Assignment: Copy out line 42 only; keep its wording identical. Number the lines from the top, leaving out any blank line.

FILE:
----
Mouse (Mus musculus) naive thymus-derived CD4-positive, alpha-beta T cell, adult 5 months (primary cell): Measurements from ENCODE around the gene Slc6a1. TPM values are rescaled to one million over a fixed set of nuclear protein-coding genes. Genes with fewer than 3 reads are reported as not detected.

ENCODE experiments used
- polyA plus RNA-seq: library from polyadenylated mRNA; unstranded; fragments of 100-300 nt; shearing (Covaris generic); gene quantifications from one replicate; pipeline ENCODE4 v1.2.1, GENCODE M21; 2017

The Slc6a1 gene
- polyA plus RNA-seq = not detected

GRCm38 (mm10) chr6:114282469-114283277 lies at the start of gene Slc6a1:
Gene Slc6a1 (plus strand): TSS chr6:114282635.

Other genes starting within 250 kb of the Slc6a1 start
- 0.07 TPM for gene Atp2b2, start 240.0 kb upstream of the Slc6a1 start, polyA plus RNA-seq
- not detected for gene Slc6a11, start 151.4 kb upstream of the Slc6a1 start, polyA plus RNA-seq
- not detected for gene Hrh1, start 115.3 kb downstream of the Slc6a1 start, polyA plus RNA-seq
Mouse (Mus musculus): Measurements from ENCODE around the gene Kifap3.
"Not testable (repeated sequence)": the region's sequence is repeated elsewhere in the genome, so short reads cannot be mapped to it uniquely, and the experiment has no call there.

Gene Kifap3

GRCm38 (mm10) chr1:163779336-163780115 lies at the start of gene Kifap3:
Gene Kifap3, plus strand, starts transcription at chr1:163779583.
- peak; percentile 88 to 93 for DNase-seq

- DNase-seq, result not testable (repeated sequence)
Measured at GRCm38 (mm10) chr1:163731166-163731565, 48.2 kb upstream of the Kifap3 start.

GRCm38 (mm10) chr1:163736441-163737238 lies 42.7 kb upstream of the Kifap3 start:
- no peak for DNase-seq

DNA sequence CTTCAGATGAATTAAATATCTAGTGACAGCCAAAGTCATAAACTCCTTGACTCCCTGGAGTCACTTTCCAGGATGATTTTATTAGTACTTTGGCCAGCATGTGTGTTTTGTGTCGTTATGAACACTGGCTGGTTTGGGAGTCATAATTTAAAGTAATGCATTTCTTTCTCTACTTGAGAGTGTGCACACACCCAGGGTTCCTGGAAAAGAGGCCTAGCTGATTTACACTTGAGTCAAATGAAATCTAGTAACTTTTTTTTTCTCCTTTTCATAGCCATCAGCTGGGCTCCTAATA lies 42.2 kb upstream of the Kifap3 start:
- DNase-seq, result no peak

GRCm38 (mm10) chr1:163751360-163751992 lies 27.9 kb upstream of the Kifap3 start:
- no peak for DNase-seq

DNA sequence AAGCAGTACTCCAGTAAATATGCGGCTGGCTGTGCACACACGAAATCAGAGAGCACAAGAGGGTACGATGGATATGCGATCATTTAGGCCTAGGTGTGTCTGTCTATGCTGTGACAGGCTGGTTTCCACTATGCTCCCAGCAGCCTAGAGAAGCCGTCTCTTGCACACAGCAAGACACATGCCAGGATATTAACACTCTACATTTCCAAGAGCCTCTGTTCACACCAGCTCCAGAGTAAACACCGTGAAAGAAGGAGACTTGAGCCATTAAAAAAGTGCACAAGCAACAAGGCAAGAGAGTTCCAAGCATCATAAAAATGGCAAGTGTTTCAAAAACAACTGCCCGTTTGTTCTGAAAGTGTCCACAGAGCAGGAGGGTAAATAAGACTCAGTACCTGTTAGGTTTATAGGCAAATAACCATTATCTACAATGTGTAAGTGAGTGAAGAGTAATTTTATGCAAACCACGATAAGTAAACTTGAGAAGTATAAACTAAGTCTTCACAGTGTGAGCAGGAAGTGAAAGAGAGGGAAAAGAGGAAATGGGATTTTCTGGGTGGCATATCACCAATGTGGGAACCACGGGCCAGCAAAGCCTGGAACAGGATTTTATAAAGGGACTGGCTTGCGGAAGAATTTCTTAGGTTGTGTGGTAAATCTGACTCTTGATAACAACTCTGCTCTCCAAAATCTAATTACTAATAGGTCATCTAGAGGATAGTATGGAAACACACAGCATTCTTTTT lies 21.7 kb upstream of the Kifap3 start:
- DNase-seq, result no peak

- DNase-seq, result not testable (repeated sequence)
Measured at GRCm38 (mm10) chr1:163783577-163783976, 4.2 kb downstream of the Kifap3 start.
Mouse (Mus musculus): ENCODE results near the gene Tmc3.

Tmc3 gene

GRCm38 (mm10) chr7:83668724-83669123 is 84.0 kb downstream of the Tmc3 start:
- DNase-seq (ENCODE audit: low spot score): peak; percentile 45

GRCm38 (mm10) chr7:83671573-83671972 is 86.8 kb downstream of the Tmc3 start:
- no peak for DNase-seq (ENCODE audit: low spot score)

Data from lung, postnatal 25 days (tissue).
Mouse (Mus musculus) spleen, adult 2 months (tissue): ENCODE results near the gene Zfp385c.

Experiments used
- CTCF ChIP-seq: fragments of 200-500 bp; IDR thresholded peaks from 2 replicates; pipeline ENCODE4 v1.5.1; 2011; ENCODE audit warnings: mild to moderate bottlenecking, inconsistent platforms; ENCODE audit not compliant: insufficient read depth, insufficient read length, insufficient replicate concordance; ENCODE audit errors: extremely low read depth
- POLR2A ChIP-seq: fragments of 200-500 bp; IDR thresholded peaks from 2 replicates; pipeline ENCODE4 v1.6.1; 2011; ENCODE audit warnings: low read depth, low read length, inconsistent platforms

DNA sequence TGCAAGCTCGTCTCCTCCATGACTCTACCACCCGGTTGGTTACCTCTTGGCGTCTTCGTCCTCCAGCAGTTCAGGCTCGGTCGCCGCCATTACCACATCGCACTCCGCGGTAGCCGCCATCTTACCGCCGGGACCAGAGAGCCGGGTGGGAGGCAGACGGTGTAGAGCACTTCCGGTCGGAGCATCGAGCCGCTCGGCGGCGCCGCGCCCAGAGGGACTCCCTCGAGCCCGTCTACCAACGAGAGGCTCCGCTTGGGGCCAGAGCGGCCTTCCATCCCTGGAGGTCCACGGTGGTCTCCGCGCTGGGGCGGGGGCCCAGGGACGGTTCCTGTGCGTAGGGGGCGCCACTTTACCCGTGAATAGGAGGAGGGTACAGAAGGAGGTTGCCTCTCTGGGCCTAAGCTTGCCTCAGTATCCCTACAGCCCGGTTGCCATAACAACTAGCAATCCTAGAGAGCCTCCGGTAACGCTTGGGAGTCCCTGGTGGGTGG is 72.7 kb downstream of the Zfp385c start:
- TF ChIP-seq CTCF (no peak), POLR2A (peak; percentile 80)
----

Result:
- TF ChIP-seq CTCF (no peak), POLR2A (peak; percentile 80)